womenThe beauty of earning a Master’s degree in Literature is the myriad ways you learn to while away the hours of a dry Thomas Hardy seminar or that Semiotics colloquium by making up words with the person sitting next to you. My best friend in college and I would amuse ourselves by coming up with outlandish theories for our forthcoming research papers (this is called “doing theory” in literary circles). 🙂 In other words the more bizarre the theory the more attention you’ll get, but I digress. Creating words is usually a male-dominated domain (see Mary Daly for being bold enough to take the bull by the horns), but my best friend and I decided to rattle some cages. Hence, we came up with many humerous combinations.

Now, those hours of whiling away class have finally payed off. It occurred to me while answering comments about my previous entry, “Giving Up the Bible for God” that I needed to coin a term for a certain type of activity displayed by persons whom I’ve encountered on numerous occasions; bibliolaters. (And I’m not targeting those who’ve commented, it just made me think of some college classes I took on the Bible and Mythology!) Bibliolatry is not the correct term for people who take the Bible literally. While a bibliolater literally means “a worshiper of a book,” the term could describe any book, like Gone With the Wind or To Kill a Mockingbird. I am a bibliolater because I believe nothing compares to a good book. I worship, live, breathe, and devour books. That’s not the type of bibliolater I mean. What I mean is the religious bibliolater or those that people on the left call religious fundamentalists or religious right.

What I want to coin is a word that describes a specific viewpoint and the idolization of a particular religious document, hence I just now coined the term mascuscriptolatry. “Mascu-” is the common beginning for words that indicate “all things male (as femi- is female).” “Scriptolotry” is obviously the worship of Scripture, which is defined as a constructed document with religious connotations. In other words, written documents that male writers imbue with supernatural qualities can safely be called Scripture. If we discuss those politicos who believe the Constitution is akin to scripture, we may call it Constitutolatry. Therefore, mascuscriptololaters are worshipers of religiously constructed documents written by men. scribeOr you could call is Scriptomasculism which sounds even better. Either way, these documents are given much more weight than they often should because some believe that God literally “wrote” these documents THROUGH men. Men thought they were simply God’s amaneunsis, if you will.

However you define it, mythology, legends, scripture, and any communitarian documents have always been written by men. Women have written such items, but they’ve been spurned, burned, and un-canonized out of existence. Of course all of this is predicated on the premise of a male god sanctioning men to write male-oriented scripture.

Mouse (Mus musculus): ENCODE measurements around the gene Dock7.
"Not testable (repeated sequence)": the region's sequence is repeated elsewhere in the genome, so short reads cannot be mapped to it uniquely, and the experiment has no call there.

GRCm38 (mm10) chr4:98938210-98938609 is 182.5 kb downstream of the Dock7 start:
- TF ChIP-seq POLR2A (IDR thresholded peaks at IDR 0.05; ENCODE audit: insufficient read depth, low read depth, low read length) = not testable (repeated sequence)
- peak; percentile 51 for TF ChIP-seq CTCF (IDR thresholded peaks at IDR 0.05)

The whole point I’m making is that you cannot argue with mascuscriptolaters. I have engaged in enough “debate” with fundamentalists and atheists to know this. I’ve had discussions ad nauseum with all kinds of people and have learned that people will generally believe what they want to believe. Fundamentalists in particular are VERY hard to have a discussion with because they are obssessively convinced of their own rightness.  I used to be a fundamentalist, so I know there’s at least a smidgen of hope of breaking through to them, God willing. The starting point for any argument with them would HAVE to be based on a premise that all documents throughout the history of the world have been and are generated by humans, not gods, and no religious fundamentalist (mascuscriptolater) will EVER agree to that premise unless reason somehow breaks into their thought process and overcome the brainwashing. I’m not saying that some scripture is not inspired, even magnificent in its insight, but all scripture is human-generated. God can and does use Scripture to get through to us, but God is not confined to Scripture. God is not confined to theology. God is not confined to Nature. Therefore, argument without the premise of the human generation of scripture is futile.

When I look at the Bible and when I engage in biblical interpretation through the Holy Spirit, I am also looking through the human lens because I am human. I then look at all biblical interpretation through a female lens because I am female. I then look to God for inspiration, the God that represents all aspects of humanity and not just half of it. You begin where you are because that’s where God-with-us begins, “existence precedes essence,” and until that is acknowledged, it’s best not to get into semantics with religious fundamentalists (of any religion) at all.